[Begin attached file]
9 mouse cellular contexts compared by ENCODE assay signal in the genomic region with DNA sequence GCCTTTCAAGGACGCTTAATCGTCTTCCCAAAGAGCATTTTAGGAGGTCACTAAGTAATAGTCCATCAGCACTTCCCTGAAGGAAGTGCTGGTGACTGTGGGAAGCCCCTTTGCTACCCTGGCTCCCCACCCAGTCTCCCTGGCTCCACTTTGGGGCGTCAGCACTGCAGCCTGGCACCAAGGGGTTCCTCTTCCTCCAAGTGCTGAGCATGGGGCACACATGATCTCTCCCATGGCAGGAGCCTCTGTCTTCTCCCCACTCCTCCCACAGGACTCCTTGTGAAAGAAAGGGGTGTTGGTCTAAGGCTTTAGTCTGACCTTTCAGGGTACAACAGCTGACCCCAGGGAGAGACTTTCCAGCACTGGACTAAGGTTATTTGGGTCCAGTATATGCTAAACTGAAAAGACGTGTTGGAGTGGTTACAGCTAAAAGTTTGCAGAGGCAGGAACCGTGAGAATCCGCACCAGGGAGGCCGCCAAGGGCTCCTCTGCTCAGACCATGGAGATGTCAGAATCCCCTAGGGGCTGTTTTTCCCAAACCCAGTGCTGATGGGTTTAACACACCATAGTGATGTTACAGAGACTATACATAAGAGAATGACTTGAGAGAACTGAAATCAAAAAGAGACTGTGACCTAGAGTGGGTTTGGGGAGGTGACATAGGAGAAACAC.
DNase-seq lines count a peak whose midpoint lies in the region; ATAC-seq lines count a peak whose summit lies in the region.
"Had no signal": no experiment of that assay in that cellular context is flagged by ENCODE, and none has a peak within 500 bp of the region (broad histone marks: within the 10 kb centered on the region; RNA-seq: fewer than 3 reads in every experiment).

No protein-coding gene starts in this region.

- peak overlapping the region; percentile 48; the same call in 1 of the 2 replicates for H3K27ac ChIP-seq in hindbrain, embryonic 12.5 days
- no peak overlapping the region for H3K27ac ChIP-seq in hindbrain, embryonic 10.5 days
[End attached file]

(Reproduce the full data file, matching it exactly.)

9 mouse cellular contexts compared by ENCODE assay signal in the genomic region with DNA sequence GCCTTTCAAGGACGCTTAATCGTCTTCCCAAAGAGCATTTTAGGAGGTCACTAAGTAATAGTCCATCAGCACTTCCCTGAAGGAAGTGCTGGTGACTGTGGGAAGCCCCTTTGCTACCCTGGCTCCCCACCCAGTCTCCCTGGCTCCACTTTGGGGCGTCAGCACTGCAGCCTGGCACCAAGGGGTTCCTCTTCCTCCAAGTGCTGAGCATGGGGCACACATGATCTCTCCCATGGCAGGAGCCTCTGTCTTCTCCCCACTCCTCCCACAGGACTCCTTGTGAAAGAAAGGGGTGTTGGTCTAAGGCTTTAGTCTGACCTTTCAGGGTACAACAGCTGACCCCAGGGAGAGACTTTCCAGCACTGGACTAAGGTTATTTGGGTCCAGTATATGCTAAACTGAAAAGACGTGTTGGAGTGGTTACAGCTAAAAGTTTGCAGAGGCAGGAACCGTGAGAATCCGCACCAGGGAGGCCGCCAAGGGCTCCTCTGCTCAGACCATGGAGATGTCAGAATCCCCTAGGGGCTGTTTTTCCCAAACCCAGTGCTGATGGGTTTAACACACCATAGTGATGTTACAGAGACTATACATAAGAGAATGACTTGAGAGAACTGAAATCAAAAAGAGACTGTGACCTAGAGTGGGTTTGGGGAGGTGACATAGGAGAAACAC.
DNase-seq lines count a peak whose midpoint lies in the region; ATAC-seq lines count a peak whose summit lies in the region.
"Had no signal": no experiment of that assay in that cellular context is flagged by ENCODE, and none has a peak within 500 bp of the region (broad histone marks: within the 10 kb centered on the region; RNA-seq: fewer than 3 reads in every experiment).

No protein-coding gene starts in this region.

- peak overlapping the region; percentile 48; the same call in 1 of the 2 replicates for H3K27ac ChIP-seq in hindbrain, embryonic 12.5 days
- no peak overlapping the region for H3K27ac ChIP-seq in hindbrain, embryonic 10.5 days